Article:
The Canadian Corps Overseas - Part 4


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Continuing the story of the Canadian Corps overseas.

Sources:

“Reader’s Digest: The Canadians at War: Volumes 1 & 2” ISBN-10 0888501617 (A compilation of articles ranging from personal stories to overviews of Canadian involvement in a particular campaign. Contains excerpts from a number of more obscure Canadian books written after the war, published 1969)

“The Half-Million: The Canadians in Britain 1939-1946”, written by C.P. Stacey and Barbara M. Wilson

Backtracking to May 1940, the Canadian government came to the decision to form a “Canadian Corps” and plans were drawn up to send the 2nd Division to join the 1st, there was also approval for the mobilization of 3rd Division at home. Later that month, the government gave the go ahead for a 4th division to be created.

By early September 1940 it appeared that the invasion might come at any moment; and on the evening of the 7th (they day the Germans made their first great daylight air attack on London), GHQ Home Forces sent out the codeword ‘Cromwell,’ signifying that it was imminent. Next day the 7th Corps was placed on four hours’ notice to move. On the 11th Churchill solemnly warned the country that the next week or so might rank with the greatest days in British history. But the invasion did not come. We know now that Hitler had fixed the landings for the 21st of September, but that a week before the day he postponed it. On the 17th he postponed it indefinitely, and on the 12th of October the decision was announced that it would not take place before the spring. The failure to defeat the Royal Air Force had been decisive.

In Canada the Dunkirk crisis had produced a large expansion of the war effort, and the government offered Britain every assistance an ill-prepared country could give. Speaking specifically about the Canadian Army, ground troops were requested for the Iceland, Bermuda, and Jamaica garrisons, which were promptly provided, and the 2nd Canadian Division was immediately prepared for departure ahead of schedule . A brigade of the 2nd Division had been sent from Canada to Iceland, and the British government proposed that the whole division should go there. McNaughton, however, was able to prevail over Churchill to have that idea scrapped. The 2nd Division would operate with the 1st. A good part of the 2nd Division arrived in Britain in August 1940. The troops in Iceland, except for one battalion which remained over the winter of 40-41, rejoined their unit in November, and the final elements of the 2nd Division arrived over Christmas.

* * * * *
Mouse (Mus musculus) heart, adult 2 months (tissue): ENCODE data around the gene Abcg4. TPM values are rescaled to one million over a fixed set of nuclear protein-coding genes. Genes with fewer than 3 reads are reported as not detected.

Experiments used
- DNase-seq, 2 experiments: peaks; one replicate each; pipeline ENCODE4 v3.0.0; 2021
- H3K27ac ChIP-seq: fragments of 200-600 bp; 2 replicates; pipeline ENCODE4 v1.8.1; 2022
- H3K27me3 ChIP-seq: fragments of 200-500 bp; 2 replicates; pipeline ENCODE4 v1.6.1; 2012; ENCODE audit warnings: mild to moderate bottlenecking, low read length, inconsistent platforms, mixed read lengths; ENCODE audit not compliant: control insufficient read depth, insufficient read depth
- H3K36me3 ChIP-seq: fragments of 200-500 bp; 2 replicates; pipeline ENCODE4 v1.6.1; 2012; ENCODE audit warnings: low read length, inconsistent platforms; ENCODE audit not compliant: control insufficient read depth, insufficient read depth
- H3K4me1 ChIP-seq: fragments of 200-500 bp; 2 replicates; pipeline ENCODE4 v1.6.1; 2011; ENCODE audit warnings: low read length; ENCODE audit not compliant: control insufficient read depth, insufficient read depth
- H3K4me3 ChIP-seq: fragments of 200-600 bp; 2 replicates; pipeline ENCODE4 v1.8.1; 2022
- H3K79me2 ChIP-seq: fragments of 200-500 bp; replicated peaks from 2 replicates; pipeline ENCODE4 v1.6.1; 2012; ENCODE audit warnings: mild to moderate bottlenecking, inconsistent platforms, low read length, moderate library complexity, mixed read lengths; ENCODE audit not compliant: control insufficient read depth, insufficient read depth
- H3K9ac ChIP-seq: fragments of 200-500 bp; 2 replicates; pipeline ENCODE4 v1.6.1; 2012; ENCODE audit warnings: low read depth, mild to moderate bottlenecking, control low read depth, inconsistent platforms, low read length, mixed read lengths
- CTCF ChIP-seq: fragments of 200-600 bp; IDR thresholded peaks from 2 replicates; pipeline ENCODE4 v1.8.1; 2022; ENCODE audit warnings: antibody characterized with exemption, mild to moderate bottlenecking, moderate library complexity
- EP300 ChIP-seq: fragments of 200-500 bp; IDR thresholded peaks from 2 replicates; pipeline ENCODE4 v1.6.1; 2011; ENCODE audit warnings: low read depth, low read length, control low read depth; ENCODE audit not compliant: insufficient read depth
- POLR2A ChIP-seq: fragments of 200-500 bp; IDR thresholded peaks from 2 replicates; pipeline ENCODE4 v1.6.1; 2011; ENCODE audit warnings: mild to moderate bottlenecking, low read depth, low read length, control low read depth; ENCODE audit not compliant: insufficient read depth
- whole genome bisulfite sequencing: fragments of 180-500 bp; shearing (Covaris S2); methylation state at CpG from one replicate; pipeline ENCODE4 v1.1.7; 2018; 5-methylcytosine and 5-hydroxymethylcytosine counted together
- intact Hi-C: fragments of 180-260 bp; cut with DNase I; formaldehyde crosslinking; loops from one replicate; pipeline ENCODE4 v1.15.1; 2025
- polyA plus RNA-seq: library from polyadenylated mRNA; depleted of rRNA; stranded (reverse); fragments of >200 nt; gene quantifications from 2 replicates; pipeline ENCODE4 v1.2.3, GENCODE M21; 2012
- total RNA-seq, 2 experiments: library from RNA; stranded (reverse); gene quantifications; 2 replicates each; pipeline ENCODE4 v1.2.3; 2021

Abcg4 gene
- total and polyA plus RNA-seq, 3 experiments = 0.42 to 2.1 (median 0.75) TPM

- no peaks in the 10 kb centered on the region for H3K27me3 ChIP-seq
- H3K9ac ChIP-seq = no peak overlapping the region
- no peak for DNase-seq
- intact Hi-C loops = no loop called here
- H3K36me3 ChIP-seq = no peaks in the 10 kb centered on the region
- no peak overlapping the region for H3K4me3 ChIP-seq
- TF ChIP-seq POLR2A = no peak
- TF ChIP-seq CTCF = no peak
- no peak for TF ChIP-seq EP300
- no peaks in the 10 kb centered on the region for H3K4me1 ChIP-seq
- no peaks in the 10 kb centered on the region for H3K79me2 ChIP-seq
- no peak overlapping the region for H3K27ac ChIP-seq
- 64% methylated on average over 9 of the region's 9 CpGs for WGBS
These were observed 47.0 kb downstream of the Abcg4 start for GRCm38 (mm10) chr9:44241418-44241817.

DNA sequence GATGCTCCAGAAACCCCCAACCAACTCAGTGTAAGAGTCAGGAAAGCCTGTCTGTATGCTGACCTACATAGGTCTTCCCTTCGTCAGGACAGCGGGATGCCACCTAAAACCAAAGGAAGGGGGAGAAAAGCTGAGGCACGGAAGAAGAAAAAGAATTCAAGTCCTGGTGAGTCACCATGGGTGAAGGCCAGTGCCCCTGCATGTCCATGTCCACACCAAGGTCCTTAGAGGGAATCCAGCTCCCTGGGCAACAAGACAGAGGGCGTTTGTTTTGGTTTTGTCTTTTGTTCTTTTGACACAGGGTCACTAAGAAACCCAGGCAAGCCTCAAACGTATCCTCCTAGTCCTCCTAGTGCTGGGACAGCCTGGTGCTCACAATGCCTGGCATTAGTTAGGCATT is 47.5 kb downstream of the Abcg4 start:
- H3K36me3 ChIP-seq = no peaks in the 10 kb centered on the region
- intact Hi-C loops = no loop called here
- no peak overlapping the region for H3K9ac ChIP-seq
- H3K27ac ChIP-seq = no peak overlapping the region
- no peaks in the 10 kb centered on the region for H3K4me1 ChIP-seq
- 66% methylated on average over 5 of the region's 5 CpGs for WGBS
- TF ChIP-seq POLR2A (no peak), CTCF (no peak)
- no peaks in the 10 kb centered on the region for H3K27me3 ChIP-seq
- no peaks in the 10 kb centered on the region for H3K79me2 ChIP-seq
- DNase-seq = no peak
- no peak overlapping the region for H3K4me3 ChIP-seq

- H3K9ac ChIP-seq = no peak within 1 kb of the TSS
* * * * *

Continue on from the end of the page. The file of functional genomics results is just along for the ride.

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(The first tank ever built in Canada, a Valentine Mk6 (basically a Mk4 with some North American hardware) emerges from the Canadian Pacific Railway Angus Shops in Montreal. Canada would build 1400 of these vehicles, almost all of which found their way to the Soviet Union.)

The 7th Corps was dissolved and the newly christened “Canadian Corps”, comprising the 1st and 2nd Canadian Infantry Divisions along with supporting elements, came into existence with General McNaughton in command. It fell heir to the 7th’s role of ‘GHQ Reserve.’ The 2nd Division took up residence in the Aldershot barracks that had previously been occupied by the First. German bombing attacks on London continued through that winter, but a great national effort had restored the equipment and organization of the army rescued from Dunkirk and the Canadians were no longer under the same pressure as before. As spring approached, the menace of invasion returned, and the Canadian Corps actively trained for the defence of Britain; the prospects of repelling a potential German assault were much better than they had been before.

1941 saw the Canadian Corps trained and drilled for an invasion that would never come, with a combination of coastal defence duty, unit training, and formation-level training occurring regularly as the months went by. Exercise Waterloo, which took place between the 14th and 16th of June 1941, was the largest exercise held in Britain up to that point, with Canadian Corps practising for a mock German combined air and sea landing alongside British units. Exercise Bumper was larger still, comprising nearly 250,000 men. These exercises focused mostly on traffic control, logistics, and communications. Vital, but not particularly useful for the individual soldiers. At home in Canada, there was much discussion that year in Ottawa about the future strength and organization of the Canadian Army Overseas. The government was committed against conscription for overseas service, and apprehension of difficulty in replacing future casualties was influential.

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(Infantrymen of a Canadian Highland regiment, of the 1st Canadian Infantry Division, taking part in an exercise near Croydon, England. Picture taken September 21st, 1941.)